Living with Low Vision

Many visually impaired people experience difficulty performing their day-to-day activities (ADL) such as cooking, shopping, managing finances, watching television, reading and their personal care needs. They may have concerns about finding or keeping a job, dealing with friends and family members, getting around, and participating in recreational, religious, and social activities. Parents may have concerns about their visually impaired child’s academic and career and life options. Some may feel a sense of depression. If you or someone you care for is experiencing signs of depression, call a healthcare professional immediately for assistance. Also, seek support and referrals from your eye care professional for advice, therapies and options for coping with reduced vision.

There are numerous low vision aid options and many proven strategies for helping one adjust to low vision. These can help people both maximize their vision and as well as their independence.

Some of the most common suggestions for coping with low vision include the following:

Use contrasting colors. For instance, use a dark tablecloth with white plates so you can see table edges and food more prominently. Use dark plates for light-colored food, and white plates for dark-colored food.

Label everything. Bold labels or stickers of varying shapes will be easy to identify with some practice.

Make it bigger. Many companies offer devices with large display screens, watches with enlarged faces, and buttons that are bigger and easier to differentiate from one another. This can make telling time, changing television channels, and even weighing yourself easier.

Keep it organized. Placing items in their proper places will make it easier to find them next time! Establishing organization and discipline will take some time, but once it becomes a habit, daily activities will become easier.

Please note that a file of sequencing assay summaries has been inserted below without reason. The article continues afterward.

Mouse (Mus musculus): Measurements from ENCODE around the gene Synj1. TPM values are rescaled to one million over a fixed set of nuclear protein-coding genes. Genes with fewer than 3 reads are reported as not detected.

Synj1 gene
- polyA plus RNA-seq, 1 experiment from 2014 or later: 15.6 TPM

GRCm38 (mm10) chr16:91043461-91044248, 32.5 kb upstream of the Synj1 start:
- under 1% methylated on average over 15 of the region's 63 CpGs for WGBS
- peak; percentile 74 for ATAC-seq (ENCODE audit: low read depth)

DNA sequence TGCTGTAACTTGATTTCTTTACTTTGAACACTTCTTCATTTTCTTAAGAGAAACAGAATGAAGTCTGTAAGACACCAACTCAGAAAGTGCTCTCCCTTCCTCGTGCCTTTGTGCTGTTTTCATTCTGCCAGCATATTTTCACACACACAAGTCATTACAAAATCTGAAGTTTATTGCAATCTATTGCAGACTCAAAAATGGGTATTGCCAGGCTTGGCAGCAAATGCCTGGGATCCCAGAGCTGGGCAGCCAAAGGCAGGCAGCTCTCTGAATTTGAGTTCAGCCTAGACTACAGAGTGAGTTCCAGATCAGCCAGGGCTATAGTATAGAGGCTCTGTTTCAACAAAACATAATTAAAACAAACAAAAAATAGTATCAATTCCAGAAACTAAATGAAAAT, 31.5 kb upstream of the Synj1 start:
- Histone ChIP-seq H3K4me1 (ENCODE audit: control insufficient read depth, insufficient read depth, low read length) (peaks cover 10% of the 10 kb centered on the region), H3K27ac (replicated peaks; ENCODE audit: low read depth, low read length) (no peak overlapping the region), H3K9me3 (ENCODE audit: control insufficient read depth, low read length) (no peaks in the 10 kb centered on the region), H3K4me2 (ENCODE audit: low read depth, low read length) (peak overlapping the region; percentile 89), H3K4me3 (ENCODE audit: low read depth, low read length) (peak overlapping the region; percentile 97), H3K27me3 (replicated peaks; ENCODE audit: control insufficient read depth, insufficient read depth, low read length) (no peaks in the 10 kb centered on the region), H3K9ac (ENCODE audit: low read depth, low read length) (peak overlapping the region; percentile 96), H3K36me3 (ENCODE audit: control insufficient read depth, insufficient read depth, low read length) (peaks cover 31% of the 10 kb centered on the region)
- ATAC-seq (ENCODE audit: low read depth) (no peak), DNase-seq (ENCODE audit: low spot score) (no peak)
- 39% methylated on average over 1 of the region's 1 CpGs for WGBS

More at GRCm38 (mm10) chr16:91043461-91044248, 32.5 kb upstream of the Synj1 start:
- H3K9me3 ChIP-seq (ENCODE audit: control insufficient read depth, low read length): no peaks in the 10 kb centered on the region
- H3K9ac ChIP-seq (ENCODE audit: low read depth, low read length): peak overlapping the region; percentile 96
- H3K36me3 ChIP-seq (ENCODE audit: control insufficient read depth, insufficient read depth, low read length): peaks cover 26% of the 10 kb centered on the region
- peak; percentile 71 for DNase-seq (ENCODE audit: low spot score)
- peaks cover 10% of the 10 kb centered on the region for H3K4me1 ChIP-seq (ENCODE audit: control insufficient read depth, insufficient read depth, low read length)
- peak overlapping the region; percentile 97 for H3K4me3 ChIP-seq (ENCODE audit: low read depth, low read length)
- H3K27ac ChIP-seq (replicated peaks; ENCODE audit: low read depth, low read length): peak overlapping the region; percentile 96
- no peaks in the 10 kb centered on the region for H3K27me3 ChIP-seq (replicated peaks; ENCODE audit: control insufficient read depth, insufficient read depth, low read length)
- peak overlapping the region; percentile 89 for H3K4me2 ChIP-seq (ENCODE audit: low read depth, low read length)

Seek help. Possibly the hardest step to take is asking for assistance. There are people in many shops willing and able to assist people with low vision. Even passersby are often happy to help if the request is made. There are also numerous low vision support groups operated from senior centers, libraries, and hospitals that will welcome you.

Use the buddy system. Low vision is common among aging adults. As one of the side effects of low vision is a feeling of loneliness, finding a friend or support system in your community can be very helpful. You will be able to learn tips and tricks that have worked for other people in your same situation.

Be kind to yourself. Coping with low vision is not simple. Developing your own tricks and methods takes time and effort. Go easy on yourself and keep trying. Eventually, with time and patience, you will find the best solutions for your specific visual impairment.

Practice. Once you have your methods in place, practice them. Just as learning to ride a bike, the more you practice the easier it will become.

10 ways to support children with low vision in the classroom

  • Allow the student to select a preferred seating location- this may be in the front of the classroom, perhaps located conveniently to the whiteboard or the teacher’s position in the classroom, and away from glare sources such as windows.
  • Permit low vision students to wear sunglasses or a hat with a visor if they are helpful inside.
  • While learning to copy from the board is an important skill for the student to develop, offering handouts rather than requiring everything to be copied from the board may be helpful. Handouts should be in a print size appropriate for the vision of the student. Print that is too large may actually slow down reading speeds. Their low vision specialist can suggest what size print will be appropriate.
  • Consider that extra time may be needed for the student to complete tests and assignments if extended reading and writing are required.
  • Ensure computers are equipped with screen enlarging software.
  • Be provided with a tilted writing/reading stand when close working distances and/or magnifiers are required. This will support their ergonomics to minimize fatigue and discomfort.
  • Confirm with their low vision specialist the appropriate size text of printed materials.
  • Use a monocular or bioptic telescope to improve seeing the teacher, whiteboard or blackboard, and classmates at a distance. Telescopes, especially those mounted onto eyeglasses (bioptics), can enable individuals to very conveniently see almost normally and enable them to stay more connected to their academic and social activities in school.
  • Consider having a class session so schoolmates can learn what visual disorders are all about. Be sensitive to how the student may feel about such an opportunity.
  • Finally, the teacher should inquire to be certain the student can see what is being presented. Don’t assume that if they don’t say anything, they are able to see it. Also, don’t assume they’ll admit if they are having difficulty!

The National Organization of Albinism and Hypopigmentation has very helpful publications for educators regarding vision and other issues affecting children with albinism.